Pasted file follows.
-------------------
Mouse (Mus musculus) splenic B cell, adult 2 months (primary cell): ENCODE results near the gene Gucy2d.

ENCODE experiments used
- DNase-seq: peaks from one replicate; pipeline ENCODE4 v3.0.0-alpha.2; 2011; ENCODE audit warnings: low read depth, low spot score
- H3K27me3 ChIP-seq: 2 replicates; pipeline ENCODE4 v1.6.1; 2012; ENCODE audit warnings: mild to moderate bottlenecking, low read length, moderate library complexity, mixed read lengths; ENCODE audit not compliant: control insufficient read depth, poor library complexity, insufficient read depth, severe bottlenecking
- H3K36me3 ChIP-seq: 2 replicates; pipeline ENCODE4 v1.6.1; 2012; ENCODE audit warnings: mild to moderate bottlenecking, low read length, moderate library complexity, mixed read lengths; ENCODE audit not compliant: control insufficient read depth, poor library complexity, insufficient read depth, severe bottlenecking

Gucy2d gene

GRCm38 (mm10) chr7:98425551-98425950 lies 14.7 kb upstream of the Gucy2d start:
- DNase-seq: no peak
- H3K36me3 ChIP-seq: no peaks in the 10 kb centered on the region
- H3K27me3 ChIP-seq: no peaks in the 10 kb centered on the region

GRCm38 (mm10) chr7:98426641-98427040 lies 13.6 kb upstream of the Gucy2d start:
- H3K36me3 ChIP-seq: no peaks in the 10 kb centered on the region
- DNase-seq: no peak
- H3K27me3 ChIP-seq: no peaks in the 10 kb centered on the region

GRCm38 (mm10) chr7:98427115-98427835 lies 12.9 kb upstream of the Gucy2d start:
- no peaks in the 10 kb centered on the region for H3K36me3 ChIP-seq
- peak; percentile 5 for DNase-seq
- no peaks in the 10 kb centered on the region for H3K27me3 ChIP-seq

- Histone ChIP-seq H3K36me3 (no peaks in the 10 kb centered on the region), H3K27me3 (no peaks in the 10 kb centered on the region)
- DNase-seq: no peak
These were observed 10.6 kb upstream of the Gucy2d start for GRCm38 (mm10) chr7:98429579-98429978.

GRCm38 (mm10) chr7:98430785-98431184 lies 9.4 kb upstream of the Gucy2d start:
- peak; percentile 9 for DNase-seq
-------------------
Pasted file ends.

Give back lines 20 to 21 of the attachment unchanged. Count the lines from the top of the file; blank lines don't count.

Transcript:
- DNase-seq: no peak
These were observed 10.6 kb upstream of the Gucy2d start for GRCm38 (mm10) chr7:98429579-98429978.